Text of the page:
Right after this summary, Dulaey calls critical attention to my tendency to find more influence between one interpreter and another than may be merited at times, and also to note that some ideas could become widespread without passing directly from one known interpreter to another. I saw the attempt to draw possible connections as part of the value of a diachronic, comprehensive study of the early reception history of a single passage of Scripture. Raising the possibility of specific connections (e.g., between the poems of Ephrem and those of Gregory of Nyssa and Nazianzus) points out openings for future studies. In my defense, I often qualified these possible connections with tentative language (“may have influenced,” “might have read,” etc.).

Prior to this summary, Dulaey expressly disagrees with my diachronic case for Augustine changing his interpretation. I concede Augustine makes other references to martyrs being defined not by their death but by the cause/reason for their death. But that misses the point of my argument, that Augustine implicitly disagrees with Cyprian’s martyr-reading of Luke 23:39-43 prior to 419 and expressly agrees with Cyprian in 419 and after, and that Vincent Victor (not merely the Donatist controversy) was the reason for this shift in his interpretation.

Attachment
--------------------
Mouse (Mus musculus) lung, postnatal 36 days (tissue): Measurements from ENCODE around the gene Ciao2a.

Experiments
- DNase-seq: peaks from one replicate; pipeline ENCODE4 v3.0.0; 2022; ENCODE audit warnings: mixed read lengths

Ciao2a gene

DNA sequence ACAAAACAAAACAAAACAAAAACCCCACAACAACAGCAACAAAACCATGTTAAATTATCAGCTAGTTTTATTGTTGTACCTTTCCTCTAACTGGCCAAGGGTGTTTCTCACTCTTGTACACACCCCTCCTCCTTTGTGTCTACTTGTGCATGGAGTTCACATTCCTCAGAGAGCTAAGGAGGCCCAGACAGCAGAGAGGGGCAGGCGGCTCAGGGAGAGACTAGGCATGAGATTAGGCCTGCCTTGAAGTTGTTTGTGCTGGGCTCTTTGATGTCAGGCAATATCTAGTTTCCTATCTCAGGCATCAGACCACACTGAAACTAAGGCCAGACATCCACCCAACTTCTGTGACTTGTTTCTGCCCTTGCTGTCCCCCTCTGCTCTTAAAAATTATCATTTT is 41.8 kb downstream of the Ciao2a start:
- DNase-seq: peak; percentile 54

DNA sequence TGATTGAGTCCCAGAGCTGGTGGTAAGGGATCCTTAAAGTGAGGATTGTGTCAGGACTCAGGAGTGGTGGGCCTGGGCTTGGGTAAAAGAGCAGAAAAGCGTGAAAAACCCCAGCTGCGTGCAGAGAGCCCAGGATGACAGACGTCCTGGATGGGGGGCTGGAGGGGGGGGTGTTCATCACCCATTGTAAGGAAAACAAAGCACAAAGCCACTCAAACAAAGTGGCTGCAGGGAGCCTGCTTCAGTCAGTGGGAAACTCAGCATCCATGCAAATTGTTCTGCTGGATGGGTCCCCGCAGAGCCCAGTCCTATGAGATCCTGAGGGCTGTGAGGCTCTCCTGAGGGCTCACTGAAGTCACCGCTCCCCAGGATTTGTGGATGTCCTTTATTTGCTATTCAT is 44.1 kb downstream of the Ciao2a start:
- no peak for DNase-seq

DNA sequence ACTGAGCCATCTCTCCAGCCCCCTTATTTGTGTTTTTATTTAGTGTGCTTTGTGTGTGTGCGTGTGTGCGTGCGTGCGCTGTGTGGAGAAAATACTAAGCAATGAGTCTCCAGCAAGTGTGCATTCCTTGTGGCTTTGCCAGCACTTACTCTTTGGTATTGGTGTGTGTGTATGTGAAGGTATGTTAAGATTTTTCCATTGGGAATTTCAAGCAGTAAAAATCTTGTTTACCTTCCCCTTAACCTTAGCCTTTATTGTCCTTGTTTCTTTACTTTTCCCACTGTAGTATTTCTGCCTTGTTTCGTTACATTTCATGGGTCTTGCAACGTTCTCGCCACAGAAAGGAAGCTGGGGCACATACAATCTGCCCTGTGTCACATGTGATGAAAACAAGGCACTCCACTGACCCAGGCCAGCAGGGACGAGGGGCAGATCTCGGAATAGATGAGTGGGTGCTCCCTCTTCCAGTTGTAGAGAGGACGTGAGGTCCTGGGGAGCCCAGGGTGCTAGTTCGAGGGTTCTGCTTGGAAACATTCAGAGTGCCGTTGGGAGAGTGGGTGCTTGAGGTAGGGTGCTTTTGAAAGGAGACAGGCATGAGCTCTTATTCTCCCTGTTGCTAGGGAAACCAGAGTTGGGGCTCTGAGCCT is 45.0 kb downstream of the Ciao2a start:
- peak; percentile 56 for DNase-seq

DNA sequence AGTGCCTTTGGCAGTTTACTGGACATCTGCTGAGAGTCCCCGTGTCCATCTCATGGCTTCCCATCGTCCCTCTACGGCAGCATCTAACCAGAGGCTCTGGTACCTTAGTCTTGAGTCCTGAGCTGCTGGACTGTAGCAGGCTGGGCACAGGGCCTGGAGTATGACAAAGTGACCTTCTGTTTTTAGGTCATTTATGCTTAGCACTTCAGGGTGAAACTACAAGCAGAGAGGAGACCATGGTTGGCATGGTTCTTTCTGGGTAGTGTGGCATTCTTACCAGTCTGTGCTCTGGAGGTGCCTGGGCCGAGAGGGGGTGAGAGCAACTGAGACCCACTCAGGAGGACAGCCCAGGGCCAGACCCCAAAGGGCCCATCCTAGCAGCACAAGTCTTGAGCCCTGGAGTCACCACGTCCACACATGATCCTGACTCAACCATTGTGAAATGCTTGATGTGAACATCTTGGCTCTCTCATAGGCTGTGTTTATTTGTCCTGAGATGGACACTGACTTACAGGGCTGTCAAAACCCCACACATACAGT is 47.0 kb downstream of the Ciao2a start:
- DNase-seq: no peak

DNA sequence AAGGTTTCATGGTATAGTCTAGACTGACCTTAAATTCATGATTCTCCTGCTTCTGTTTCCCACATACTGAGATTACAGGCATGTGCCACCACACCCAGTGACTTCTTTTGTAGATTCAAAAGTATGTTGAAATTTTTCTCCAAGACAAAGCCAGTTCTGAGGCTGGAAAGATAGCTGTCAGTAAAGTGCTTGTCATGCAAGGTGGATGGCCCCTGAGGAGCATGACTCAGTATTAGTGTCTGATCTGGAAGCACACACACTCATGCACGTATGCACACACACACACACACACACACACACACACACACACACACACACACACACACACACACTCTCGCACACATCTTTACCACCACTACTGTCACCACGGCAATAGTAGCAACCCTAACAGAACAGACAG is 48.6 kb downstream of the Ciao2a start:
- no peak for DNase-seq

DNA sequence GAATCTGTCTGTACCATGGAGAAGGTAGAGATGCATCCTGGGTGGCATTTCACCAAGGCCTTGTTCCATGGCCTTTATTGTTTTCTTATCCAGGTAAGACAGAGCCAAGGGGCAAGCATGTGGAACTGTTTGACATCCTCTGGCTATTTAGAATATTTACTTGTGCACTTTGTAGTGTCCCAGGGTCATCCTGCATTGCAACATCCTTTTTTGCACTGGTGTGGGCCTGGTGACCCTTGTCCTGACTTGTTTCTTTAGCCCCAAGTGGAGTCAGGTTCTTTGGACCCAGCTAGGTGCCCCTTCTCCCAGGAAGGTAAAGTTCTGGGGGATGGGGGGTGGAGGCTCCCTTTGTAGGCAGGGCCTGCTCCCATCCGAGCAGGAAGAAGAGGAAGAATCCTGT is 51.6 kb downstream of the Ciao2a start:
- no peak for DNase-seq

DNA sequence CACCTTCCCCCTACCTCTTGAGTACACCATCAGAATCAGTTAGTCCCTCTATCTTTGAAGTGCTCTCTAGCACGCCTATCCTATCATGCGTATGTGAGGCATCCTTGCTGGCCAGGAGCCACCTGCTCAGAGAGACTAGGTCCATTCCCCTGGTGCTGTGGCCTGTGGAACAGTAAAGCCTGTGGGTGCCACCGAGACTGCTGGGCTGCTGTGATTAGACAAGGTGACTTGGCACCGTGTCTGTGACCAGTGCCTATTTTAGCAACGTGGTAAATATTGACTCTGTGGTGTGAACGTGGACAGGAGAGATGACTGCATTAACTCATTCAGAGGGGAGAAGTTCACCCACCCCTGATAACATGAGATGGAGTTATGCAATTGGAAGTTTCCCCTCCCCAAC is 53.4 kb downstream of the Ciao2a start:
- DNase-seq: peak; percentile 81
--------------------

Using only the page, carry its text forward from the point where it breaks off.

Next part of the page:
Unfortunately, Dulaey (an Augustine specialist) elsewhere misreads or misconstrues the book on some important points, such as the range of options early interpreters evinced regarding synoptic disparity (not just chronological or sylleptical harmonization). Most astonishing to me was the claim that the church fathers “hesitated to see in him a martyr” (!). Augustine did not hesitate in this regard; he wavered from one position (that the bandit wasn’t a martyr) to another (that we was a martyr). Many other interpreters (such as Cyprian, Eustathius of Antioch, Hilary of Poitiers, Ambrose, Jerome, Chromatius) were quite explicit and consistent in claiming that the bandit became a martyr on the cross.

– Mark G. Bilby

Review of first book in Bryn Mawr Classical Review